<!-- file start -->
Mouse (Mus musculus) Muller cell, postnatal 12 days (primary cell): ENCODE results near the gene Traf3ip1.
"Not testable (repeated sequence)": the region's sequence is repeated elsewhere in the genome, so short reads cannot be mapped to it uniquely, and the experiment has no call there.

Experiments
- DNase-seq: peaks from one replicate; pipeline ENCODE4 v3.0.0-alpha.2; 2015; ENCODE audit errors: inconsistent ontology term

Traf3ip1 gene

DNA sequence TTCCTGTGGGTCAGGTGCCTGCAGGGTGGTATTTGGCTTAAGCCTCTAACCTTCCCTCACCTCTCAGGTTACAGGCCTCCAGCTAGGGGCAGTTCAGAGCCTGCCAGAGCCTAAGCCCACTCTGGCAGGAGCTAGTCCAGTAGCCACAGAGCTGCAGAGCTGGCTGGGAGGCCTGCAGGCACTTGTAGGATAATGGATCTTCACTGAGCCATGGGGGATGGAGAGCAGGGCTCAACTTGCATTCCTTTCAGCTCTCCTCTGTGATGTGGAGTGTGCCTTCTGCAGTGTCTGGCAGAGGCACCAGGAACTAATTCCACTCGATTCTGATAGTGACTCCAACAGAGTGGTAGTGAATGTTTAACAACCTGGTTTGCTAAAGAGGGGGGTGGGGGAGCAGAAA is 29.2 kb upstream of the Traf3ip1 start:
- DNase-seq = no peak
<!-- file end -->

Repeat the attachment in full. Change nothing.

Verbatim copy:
Mouse (Mus musculus) Muller cell, postnatal 12 days (primary cell): ENCODE results near the gene Traf3ip1.
"Not testable (repeated sequence)": the region's sequence is repeated elsewhere in the genome, so short reads cannot be mapped to it uniquely, and the experiment has no call there.

Experiments
- DNase-seq: peaks from one replicate; pipeline ENCODE4 v3.0.0-alpha.2; 2015; ENCODE audit errors: inconsistent ontology term

Traf3ip1 gene

DNA sequence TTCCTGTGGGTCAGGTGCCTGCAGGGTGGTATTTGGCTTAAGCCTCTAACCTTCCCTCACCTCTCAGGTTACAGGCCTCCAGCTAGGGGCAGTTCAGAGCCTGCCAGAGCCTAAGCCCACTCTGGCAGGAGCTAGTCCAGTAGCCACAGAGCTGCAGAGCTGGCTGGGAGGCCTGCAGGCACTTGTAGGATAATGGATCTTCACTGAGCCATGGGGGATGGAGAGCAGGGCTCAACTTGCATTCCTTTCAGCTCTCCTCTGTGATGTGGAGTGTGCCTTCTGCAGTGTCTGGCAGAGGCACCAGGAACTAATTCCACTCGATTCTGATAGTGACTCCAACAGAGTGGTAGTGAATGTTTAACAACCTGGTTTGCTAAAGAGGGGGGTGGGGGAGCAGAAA is 29.2 kb upstream of the Traf3ip1 start:
- DNase-seq = no peak